(photos of Karl Ulrich Schnabel and his family are on the Schnabel Music Foundation‘s website.
Although sixty years have passed since Artur Schnabel recorded the major part of Beethoven’s works, his influence is still present among us. Not only have his recordings, editions and writings preserved his view of Beethoven, but his octogenarian son Karl Ulrich Schnabel maintains a continuity through his extensive teaching activities and performing (piano four-hands). The following material is drawn from an interview Schnabel kindly granted in 1991, long before this project was planned. He touched on many facets of his musical life and that of his parents, leaving an important, portrait of their way of life and music-making.
Here is a visit with Karl Ulrich Schnabel from 3 June 1991 in two parts:
On growing up in Berlin : For music and theater, it was really incredible, something which since then does not exist. Actually for the quantity of music, New York and London now are having more. But what was so extremely unique about Berlin at that time was that the whole population felt that that was what gives the city its character. When you went in a taxi to one of the concert halls, they knew where it was, you didn’t have to explain. They were proud to bring someone to one of those places for which Berlin was most famous. The theater was just as important. Reinhardt was very important but was only the best known of all but by no means the only one or the best one. I saw one of Brecht’s productions.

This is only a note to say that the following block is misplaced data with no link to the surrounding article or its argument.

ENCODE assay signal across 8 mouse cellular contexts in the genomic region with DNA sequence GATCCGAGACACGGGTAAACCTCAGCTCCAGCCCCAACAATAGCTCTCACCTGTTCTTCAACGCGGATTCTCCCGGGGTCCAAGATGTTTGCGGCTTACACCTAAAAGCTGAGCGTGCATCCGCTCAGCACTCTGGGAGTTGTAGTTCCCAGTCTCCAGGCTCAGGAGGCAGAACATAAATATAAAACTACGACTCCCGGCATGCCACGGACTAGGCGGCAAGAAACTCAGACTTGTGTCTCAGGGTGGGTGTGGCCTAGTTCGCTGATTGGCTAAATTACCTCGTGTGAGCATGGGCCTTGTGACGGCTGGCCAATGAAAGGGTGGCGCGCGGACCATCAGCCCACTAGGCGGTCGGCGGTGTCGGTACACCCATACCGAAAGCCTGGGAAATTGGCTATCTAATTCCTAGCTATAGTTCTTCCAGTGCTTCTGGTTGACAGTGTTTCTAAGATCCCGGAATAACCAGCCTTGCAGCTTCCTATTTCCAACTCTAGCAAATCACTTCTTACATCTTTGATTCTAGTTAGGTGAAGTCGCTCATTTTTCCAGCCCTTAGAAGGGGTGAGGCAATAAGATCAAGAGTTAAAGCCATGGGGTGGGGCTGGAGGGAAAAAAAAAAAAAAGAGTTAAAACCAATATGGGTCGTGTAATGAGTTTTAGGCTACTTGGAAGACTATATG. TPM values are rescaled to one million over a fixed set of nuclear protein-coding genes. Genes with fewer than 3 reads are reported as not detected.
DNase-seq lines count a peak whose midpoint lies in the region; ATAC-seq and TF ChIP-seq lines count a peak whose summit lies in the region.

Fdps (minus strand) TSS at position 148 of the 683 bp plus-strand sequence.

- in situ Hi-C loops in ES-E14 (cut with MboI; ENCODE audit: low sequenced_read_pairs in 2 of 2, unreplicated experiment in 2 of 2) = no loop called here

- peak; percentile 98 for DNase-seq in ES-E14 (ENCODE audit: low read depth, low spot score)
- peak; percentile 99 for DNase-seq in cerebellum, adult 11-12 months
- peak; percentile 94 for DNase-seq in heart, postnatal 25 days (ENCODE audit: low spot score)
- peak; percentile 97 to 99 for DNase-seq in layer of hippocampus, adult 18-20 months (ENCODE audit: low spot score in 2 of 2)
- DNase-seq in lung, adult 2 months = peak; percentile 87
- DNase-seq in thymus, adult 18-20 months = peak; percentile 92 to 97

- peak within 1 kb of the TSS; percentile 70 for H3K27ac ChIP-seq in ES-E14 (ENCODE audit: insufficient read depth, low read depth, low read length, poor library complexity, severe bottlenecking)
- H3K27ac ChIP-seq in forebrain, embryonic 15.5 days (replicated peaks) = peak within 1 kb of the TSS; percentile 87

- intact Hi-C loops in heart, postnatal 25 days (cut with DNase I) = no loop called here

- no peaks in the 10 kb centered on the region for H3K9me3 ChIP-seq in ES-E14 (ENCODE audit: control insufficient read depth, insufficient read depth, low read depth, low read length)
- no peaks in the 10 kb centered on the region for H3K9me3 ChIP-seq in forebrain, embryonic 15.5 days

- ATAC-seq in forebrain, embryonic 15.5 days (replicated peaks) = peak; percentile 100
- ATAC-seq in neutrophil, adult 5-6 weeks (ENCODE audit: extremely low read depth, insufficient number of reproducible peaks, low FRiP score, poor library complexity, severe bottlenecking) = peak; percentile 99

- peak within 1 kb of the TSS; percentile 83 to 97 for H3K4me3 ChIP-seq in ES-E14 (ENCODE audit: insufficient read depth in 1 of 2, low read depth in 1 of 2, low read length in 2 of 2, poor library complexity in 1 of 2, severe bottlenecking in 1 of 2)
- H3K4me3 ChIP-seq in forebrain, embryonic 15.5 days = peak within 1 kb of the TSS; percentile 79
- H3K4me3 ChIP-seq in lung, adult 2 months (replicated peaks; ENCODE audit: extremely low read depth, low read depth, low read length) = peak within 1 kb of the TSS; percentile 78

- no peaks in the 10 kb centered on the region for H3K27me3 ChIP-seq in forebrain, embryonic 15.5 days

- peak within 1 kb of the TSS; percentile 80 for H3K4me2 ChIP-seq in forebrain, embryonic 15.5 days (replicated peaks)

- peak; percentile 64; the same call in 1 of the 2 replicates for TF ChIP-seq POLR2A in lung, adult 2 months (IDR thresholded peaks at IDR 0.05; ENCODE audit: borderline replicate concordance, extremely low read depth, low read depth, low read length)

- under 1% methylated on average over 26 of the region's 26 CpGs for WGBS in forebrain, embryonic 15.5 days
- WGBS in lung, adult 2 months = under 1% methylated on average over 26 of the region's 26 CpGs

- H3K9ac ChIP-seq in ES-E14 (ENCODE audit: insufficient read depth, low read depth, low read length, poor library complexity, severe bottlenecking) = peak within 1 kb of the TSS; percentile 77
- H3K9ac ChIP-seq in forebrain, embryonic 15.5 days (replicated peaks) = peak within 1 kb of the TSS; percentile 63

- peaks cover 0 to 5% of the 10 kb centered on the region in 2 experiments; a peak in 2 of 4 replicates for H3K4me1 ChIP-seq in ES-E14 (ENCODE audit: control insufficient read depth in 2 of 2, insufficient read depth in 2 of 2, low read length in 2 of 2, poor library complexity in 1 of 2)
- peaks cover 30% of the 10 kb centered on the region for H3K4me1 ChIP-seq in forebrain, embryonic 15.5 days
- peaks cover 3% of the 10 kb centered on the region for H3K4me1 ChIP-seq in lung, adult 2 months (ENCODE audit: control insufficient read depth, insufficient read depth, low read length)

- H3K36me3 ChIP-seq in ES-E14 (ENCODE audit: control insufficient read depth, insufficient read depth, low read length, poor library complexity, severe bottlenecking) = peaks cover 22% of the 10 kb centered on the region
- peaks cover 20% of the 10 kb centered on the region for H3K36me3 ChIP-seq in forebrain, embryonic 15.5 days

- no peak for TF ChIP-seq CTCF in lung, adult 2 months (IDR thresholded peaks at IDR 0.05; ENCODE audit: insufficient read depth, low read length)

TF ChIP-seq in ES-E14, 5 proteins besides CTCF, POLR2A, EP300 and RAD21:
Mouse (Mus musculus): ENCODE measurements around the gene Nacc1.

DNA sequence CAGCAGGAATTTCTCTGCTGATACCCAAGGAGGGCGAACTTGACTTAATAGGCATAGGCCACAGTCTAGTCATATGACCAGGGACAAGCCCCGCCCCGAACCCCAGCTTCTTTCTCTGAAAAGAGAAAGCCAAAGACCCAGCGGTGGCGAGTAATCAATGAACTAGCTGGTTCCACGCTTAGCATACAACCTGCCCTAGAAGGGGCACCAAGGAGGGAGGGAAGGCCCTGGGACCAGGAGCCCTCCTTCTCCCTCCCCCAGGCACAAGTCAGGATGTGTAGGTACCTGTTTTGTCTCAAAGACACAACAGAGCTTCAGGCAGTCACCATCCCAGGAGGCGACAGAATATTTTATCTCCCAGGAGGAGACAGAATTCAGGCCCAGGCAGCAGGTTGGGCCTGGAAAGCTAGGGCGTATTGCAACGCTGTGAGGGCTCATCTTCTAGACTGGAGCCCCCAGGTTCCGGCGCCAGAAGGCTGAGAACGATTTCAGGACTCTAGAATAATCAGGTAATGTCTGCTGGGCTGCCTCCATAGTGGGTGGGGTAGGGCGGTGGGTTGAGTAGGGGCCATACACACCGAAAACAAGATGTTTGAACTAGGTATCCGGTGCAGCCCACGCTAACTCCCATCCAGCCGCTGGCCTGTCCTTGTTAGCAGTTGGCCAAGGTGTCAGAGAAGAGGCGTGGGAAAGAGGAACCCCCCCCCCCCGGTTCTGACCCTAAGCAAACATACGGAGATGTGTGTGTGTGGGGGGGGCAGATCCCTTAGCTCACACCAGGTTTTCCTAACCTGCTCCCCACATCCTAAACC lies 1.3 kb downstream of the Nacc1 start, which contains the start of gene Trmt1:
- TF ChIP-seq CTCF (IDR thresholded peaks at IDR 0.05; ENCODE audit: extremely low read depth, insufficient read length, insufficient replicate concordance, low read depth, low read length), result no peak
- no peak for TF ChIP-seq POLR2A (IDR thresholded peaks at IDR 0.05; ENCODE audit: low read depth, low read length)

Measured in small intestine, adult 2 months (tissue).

The Volksbuhne : It was a very important place. As the word says, it was a theater for the people, for the working population. An average worker couldn’t go to the theater because it was too expensive and also he wouldn’t have felt happy there. It was founded in 1890 in the Eastern part of Berlin in the workingmen’s neighborhood. It was for us very far to get there but was a very big theater and they had regularly scheduled productions for the workers for cheap prices. And my father liked that idea so much and felt that it was something that should be supported that not only did he play a recital for them every year without ever taking any fee, but also for the very first time in 1927 on the 100th anniversary of Beethoven’s death, he played the 32 Sonatas in seven recitals, again without fee. They still consider my father as one of their big sponsors. He was never in the position to give them money or even attempt that but he gave his work which was worth more than plain money. He was quite famous by then and his fees would have been very high. Last year (1990) as it was their hundredth anniversary they planned a memorial concert for my father and as there are some people who knew of my existence, said that as long as there will be a memorial concert, you have to do two things; first- do some of his compositions, which for my father was the most important thing. What very few people know is that my father didn’t like to play in public. Of course, playing in public then was more bothersome than nowadays, the audiences were not too quiet, they were restless. In those days, playing was not cheerful joy, although in one sense, playing was more of a joy than now because the pianos were so better- wonderful pianos. We had a Bechstein at home, and my father played on it practically through his whole career. The second suggestion was ‘get someone from the family.’ So we played there: Schubert’s Variations in A flat, and a solo composition of my father’s played by a young German pianist named Litwin.